The year 2005 will be remembered as the year of the catastrophic tsunami and hurricane. And as a Bible scholar and theologian, I have been asked by others, and I've asked myself, how could God let such awful things happen? Unfortunately, several extreme religious groups have suggested that both the tsunami and hurricanewere sent by God to punish sinners. This "causeand effect" approach to theodicy has parallels to theDeuternomistic Historian and Augustine, but itdisgusts me. Instead, I believe that horrible thingshappen to good people and that the world is ultimately anunjust place. Moreover, I believe that if Godcontinues to receive credit for miraculous medicalcures and even winning lottery numbers, then Godought to be held accountable for catastrophes. Thereare plenty of biblical precedents for God's behaving inways that appear to be unethical by human standards.After all, this is the God who ordered Abraham tosacrifice his son and the God who called for genocideagainst the Amalekites and Midianites. Christiansbelieve that this God later offered the life of HisSon to save the world. Thus I find a strange comfortin the Book of Job, where God explains that therationale behind Job's horrible tragedy could becomprehended only by those present on the day ofcreation (38:4). I suppose that evil is necessary ifwe are to witness goodness. During the past few weeks,I have seen plenty of both.

To deal with my depression, and perhaps toincrease my melancholia, I made a CD of some of myfavorite songs from New Orleans. There's LouisArmstrong singing "Do You Know What it Means to MissNew Orleans?" and the great Professor Longhair with"Mardi Gras in New Orleans." It makes me quitehomesick to listen to these songs. And to paraphraseand misquote one of my favorite authors, "For it isdifficult to sing the songs of New Orleans in aforeign land. If I forget you, O New Orleans, let myright hand wither! Let my tongue cling to the roof ofmy mouth, if I do not remember you, if I do not setNew Orleans above my highest joy. Remember, O LORD,against the Hasterts the day of New Orleans' fall, howthey said, 'Tear it down! Tear it down! Down to its foundations!' O daughters Katrina and politicians, you devastators! Happy shall they be who pay you back what you have done to us!" (Ps 137:4-8, well sort of ...). That last part seems spiteful, and honestly I have nogoals of revenge. I've now been in a sort of exile fortwo weeks, and I am heading back to New Orleans as soon as possible to try to retrieve somedocuments and to see what I can do to help. I've readabout neighborhood clinics set up to help the peoplewho never evacuated; that sounds like noble work,so I'm doing my best to round up the supplies thatthey've requested.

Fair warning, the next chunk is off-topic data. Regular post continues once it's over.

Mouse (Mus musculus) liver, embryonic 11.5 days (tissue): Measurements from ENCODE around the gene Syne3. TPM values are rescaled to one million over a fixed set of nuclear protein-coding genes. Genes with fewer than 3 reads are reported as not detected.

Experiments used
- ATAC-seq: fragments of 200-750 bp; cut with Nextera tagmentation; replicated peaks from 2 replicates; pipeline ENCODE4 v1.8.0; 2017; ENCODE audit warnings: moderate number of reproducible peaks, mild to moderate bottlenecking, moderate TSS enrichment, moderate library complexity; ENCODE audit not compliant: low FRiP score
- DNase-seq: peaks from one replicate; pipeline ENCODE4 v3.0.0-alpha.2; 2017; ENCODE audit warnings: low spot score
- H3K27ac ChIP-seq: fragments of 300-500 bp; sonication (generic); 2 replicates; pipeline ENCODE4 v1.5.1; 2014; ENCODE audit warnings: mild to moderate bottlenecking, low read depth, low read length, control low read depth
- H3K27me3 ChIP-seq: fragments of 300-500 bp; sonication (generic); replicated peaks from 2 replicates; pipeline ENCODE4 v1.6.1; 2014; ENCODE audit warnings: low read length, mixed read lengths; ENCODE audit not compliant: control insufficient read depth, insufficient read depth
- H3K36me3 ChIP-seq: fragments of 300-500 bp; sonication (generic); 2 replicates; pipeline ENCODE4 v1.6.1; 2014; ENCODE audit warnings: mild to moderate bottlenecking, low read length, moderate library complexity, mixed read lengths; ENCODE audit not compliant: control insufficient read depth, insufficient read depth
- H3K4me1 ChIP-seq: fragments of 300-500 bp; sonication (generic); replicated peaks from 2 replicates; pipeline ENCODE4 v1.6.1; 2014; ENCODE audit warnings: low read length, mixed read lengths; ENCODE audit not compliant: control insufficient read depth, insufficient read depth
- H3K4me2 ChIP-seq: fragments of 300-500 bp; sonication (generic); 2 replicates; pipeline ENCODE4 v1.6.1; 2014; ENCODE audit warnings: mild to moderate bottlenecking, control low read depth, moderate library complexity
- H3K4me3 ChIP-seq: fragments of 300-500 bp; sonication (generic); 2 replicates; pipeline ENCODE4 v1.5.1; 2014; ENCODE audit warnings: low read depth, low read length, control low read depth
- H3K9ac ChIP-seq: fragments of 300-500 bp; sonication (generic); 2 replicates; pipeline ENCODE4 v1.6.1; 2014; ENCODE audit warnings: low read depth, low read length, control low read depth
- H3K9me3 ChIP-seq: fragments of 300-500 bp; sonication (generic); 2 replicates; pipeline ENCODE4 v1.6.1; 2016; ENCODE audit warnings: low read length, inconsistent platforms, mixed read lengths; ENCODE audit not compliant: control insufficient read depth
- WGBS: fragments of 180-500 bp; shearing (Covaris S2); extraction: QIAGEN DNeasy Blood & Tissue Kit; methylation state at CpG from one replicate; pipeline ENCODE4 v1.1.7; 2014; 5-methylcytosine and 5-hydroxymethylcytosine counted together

I do hope that this country will doa better job dealing with issues of class, race, andpoverty. And I am convinced that my experiences in the aftermath of Hurricane Katrina will make me a better teacher of the Bible, though when and where I'll be teaching are still up in the air. I hope and pray that Xavier will open in January. That would be somethingto behold. The emotions would be overwhelming, and Iimagine many tears will be shed, not unlike the exilesfrom Babylon who returned to Jerusalem and cried whenthey saw the rebuilt temple. I would imagine that atXavier in January, never before would students be soappreciated. I think I'll hug each of my students andtell them how thankful I am for the chance to teachthem. At least for now, that is how I foresee my partin rebuilding the great city of New Orleans.

Michael M. Homan, Xavier University of Louisiana, mmhoman@yahoo.com

Citation: Michael M. Homan, " "If I Forget You, O New Orleans"...Hurricane Katrina And My Vocation As A Bible Teacher," SBL Forum , n.p. [cited Aug 2005]. Online:http://sbl-site.org/Article.aspx?ArticleID=443